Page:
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See it, feel it – now hear your project

Words:
Stephen Cousins

We’ve had the virtual walk-through; now Max Fordham’s Soundlab lets you hear your scheme before it exists

Home surround sound systems haven’t got a thing on an innovative 360 degree speaker set up at the office of environmental engineer Max Fordham in Camden, designed to give clients a vivid ‘auralization’ of projects.

SoundSpace is an acoustically isolated studio that places the listener at the centre of a sphere of 14 loudspeakers that play sound files to accurately replicate the acoustics of an existing or prospective space.

The system is essentially a ‘3D’ version of a 2D horizontal rig of loudspeakers used by Max Fordham since 2001, based on the Ambisonics audio encoding and decoding format developed in the UK in the 1970s.

The audio can be experienced in combination with a virtual reality headset, projections of the space onto a screen, or the use of headphones instead of speakers.

Unlike existing 3D auralization systems offered by the likes of Arup and Cundall, the emphasis is on the type of applications the system is used for and multi-modality, says Pedro Novo, an acoustics engineer at Max Fordham: ‘The applications range from apartments and cafés to museums and major concert halls. In keeping with our ethos of integrated multi-disciplinary design, the VR system is used to demonstrate acoustics and lighting design simultaneously.’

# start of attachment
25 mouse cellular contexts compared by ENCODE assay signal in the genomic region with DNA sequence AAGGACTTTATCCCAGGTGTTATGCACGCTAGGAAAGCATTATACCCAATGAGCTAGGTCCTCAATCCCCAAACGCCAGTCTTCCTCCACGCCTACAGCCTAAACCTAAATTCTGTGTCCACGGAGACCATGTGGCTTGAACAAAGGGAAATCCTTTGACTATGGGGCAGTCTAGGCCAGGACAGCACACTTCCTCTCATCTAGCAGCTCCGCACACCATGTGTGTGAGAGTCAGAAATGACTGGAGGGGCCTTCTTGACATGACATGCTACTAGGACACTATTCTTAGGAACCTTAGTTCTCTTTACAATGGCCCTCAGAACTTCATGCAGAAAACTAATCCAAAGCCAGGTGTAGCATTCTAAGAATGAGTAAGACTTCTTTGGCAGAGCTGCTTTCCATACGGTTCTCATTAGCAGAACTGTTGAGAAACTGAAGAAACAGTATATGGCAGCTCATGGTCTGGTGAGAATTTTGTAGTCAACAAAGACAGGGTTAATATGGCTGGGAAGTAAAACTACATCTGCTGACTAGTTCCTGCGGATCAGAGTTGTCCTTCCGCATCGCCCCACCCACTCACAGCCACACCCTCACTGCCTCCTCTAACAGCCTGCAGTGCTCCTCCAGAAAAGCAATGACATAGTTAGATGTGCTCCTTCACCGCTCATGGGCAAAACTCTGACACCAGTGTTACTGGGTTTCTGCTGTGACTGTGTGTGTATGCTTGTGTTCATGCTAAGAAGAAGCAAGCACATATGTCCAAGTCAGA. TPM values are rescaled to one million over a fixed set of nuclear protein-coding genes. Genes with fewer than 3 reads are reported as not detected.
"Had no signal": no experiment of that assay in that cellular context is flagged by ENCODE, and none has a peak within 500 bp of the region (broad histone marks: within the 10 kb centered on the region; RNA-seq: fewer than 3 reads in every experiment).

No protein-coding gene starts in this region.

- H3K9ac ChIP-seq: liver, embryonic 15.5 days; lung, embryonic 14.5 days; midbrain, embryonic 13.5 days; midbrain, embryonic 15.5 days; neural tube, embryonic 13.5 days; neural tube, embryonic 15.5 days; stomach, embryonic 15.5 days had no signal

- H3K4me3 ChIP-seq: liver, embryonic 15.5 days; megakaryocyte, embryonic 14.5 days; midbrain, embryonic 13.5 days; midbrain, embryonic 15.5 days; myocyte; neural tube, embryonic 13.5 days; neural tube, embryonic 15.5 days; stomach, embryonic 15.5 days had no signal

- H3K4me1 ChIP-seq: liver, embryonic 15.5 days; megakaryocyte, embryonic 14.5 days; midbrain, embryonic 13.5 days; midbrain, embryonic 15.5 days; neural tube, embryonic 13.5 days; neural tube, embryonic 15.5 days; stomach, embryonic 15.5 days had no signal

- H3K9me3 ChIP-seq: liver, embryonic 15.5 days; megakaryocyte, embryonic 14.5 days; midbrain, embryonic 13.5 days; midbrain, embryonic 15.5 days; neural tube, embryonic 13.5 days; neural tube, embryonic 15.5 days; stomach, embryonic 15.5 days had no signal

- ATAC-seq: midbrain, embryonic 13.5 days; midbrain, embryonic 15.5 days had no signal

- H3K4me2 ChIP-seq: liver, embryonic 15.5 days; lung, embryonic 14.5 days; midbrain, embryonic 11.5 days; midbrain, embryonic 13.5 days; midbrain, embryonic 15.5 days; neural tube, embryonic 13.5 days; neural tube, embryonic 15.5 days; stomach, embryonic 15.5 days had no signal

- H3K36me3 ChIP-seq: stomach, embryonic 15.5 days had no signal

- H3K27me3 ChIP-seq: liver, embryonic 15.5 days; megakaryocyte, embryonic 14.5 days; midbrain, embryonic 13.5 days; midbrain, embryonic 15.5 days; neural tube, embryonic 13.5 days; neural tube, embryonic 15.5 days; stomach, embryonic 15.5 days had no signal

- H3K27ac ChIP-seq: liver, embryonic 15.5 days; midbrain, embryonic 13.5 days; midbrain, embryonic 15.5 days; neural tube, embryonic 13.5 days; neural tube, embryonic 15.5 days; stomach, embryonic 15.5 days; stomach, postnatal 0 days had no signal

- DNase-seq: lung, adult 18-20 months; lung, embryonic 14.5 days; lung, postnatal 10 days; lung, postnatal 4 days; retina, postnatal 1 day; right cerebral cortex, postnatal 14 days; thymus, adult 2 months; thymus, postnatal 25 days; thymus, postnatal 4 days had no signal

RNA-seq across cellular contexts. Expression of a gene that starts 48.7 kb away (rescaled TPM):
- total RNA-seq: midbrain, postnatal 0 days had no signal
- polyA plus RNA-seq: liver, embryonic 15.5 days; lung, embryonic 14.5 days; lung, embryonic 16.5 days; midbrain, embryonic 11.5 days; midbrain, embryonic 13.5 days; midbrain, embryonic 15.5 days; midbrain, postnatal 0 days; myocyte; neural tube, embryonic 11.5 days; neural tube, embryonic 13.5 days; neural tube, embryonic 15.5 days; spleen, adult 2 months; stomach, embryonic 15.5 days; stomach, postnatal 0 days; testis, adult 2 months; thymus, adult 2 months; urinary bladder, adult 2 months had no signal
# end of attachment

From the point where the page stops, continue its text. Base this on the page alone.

However, the main innovation is the set-up, says Novo. Demonstrations happen in a meeting room that’s transformed into a high-performance studio in less than 30 minutes.

The room is a box-in-box construction with a floating floor, independent ceiling, stud walls and double glazing and an acoustic door, designed to ensure low background noise and very low reverberation.

For an existing building, engineers use a three-dimensional microphone to capture sound locations. This data is encoded into four components corresponding to the X, Y and Z axis and an omnidirectional component labelled W.

When SoundSpace is used to demonstrate acoustic impacts on a building yet to be constructed, sounds are produced based on a computational model of the prospective space, factoring in the dimensions, different materials and reverberation and echoes.

The impact of sound on the building occupants’ comfort and wellbeing is not often properly considered by architects, says Novo: ‘Sound completely surrounds the listener at all times whereas vision provides, at any point in time, only a limited field of view. Sound is never off – there is no equivalent to eyelids for the ears! The omnipresence of sound, in space and in time, makes it a central element in a building and therefore attention dedicated to its design should reflect this,’ he concludes.

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